For investors with cash to spare, it pays to put liquid assets into a liquid asset. That’s provided the liquid is a rare single malt Scotch whisky, the asset of choice for moneyed buyers with a taste for the good stuff.

According to the latest edition of Knight Frank’s Wealth Report, 2018 was a “transformational” year for the spirit, with bottles soaring above the £1 million ($1.3 million) mark at auction for the first time. The record-breaking whisky in question was a Macallan 1926 single malt, in a one-of-a-kind bottle painted by Irish artist Michael Dillon. A month earlier, a bottle of the same whisky set the then-world record price of £700,000. The Knight Frank Rare Whisky 100 Index, which tracks the price of this liquid gold at auction, gained almost 40% over the course of the year, beating out rare coins, wine, art, watches, and other luxury “objects of desire” tracked by the British consulting firm.

These days, the report explains, Asian high-net-worth investors are making use of direct flights between Edinburgh and Beijing to learn about, and invest in, the most exclusive whiskies on the market. They’re snapping up whole casks of the spirit for punchy prices, whether as a savvy investment or a very tasty status symbol. A chain of whisky-themed bars named after Scotch celebrity Charles Maclean is reportedly in the works on the Chinese mainland, for those who can’t justify making the trip when they fancy a dram.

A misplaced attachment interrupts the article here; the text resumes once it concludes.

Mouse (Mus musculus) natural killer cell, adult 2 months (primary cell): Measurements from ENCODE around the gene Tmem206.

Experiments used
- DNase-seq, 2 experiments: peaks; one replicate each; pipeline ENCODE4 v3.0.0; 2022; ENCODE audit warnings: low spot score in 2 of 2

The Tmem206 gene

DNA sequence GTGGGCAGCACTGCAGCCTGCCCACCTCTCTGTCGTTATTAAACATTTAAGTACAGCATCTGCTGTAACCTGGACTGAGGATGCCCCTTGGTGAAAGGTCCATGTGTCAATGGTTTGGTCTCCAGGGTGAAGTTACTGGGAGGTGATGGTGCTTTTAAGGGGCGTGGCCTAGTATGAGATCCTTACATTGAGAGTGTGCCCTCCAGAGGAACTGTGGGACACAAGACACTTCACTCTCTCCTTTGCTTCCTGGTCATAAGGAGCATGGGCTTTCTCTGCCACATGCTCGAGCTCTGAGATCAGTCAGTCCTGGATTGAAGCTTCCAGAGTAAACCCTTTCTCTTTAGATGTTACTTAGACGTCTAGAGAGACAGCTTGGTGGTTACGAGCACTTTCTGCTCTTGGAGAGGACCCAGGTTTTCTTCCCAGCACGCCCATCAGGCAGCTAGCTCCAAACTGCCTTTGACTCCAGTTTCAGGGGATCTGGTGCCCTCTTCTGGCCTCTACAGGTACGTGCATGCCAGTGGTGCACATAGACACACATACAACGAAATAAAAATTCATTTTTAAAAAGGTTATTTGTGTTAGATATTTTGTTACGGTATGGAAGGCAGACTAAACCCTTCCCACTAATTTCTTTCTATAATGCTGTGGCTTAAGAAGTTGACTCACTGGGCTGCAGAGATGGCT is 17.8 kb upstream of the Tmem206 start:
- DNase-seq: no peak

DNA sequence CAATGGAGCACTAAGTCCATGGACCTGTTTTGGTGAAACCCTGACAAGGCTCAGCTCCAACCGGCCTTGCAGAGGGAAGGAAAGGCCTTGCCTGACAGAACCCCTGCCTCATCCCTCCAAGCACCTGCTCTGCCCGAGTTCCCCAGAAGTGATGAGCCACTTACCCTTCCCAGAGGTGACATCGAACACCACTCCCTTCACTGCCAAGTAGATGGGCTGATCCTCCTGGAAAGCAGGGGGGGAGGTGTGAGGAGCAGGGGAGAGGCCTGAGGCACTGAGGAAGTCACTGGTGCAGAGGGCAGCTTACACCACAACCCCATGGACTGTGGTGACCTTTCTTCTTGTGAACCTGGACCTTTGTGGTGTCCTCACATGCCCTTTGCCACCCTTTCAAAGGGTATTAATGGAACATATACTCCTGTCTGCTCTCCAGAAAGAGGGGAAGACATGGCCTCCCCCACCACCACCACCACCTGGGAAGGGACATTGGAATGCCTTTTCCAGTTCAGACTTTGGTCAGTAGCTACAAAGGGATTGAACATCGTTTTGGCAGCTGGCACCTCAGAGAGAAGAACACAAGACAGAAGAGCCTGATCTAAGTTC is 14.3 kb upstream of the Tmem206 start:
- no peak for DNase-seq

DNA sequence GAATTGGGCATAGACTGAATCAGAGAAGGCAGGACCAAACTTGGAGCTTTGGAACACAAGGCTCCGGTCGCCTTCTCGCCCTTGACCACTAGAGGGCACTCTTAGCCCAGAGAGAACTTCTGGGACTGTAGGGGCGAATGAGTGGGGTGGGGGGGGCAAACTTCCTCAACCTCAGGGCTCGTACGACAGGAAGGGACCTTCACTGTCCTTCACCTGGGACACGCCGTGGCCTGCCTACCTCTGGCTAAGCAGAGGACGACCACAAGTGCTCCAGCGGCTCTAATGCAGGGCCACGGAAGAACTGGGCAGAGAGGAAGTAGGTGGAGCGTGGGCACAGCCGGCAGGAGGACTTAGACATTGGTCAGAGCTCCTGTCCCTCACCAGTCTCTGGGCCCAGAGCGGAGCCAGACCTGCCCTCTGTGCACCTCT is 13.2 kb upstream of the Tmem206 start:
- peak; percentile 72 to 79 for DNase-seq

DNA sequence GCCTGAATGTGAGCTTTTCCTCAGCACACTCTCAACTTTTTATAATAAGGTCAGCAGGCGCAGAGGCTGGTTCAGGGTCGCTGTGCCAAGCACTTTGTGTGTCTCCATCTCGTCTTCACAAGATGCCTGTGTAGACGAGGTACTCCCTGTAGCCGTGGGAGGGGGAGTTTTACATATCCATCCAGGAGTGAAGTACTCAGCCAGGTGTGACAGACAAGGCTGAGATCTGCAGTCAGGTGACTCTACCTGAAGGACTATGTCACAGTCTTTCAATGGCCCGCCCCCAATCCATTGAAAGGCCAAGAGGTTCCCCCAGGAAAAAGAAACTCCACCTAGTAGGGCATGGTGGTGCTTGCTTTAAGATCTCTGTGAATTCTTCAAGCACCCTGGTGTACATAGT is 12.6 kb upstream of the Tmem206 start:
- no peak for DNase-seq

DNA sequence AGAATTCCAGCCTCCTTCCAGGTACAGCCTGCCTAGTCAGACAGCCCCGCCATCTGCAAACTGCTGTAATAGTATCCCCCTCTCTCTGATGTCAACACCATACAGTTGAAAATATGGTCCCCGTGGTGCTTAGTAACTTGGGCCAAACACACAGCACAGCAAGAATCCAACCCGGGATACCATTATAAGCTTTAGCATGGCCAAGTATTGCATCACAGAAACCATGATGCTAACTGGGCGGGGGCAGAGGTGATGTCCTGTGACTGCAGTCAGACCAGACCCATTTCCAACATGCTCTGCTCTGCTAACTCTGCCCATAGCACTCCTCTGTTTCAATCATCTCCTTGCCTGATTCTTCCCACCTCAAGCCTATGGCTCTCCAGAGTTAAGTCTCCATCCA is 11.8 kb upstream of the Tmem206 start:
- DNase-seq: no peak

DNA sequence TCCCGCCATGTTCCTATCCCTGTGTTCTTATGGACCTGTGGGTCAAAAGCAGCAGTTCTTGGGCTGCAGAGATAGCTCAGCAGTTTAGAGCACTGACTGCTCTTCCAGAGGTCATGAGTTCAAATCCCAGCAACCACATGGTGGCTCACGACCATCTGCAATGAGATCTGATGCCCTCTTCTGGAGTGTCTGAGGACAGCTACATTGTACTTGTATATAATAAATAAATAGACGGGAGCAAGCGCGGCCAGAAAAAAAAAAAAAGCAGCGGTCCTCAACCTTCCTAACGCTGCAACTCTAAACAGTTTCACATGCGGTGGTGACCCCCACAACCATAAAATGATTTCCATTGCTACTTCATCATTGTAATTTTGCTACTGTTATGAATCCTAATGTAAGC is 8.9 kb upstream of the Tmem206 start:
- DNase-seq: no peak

Growing interest in the drink has led to Diageo announcing plans last year to invest £185m ($240m) in Scotch whisky tourist attractions and visitor centres. A further 10 Scottish distilleries were set to open last year, including one in Scotland’s southern Borders region for the first time in nearly two centuries.

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Fine wine leading from the front

Fine wine prices increased on average by 25% in the last 12 months according to Knight Frank's Luxury Investment Index (KFLII). Fine wine was the only asset class to achieve double-digit growth over the last 12 months. KFLII measures price growth across 10 luxury investment sectors. Wine had the highest growth year-on-year, ahead of classic cars, fine art, diamonds, jewellery and antique furniture. Fine wine prices have risen 61% over last 5 years and 231% across the decade, coming only second to classic cars.


The Last Drop's eagerly awaited 10th release is here!!

The Last Drop are back with their eagerly awaited 10th release and it's a beauty! All hail the 1971 Triple-Matured Whisky! This release has spent 12 years in ex-Bourbon casks, followed by 9 years in ex-Oloroso Sherry butts and finally a third patient stint of 24 years in ex-Bourbon casks, before hitting its prime at 45 years old. Only 1,352 bottles have been filled and the critics can't get enough.... 97 points - "Just how do they continue to unearth whiskies which are truly staggering, absolute marvels of their type?" - Jim Murray

Contact us now, before it's gone!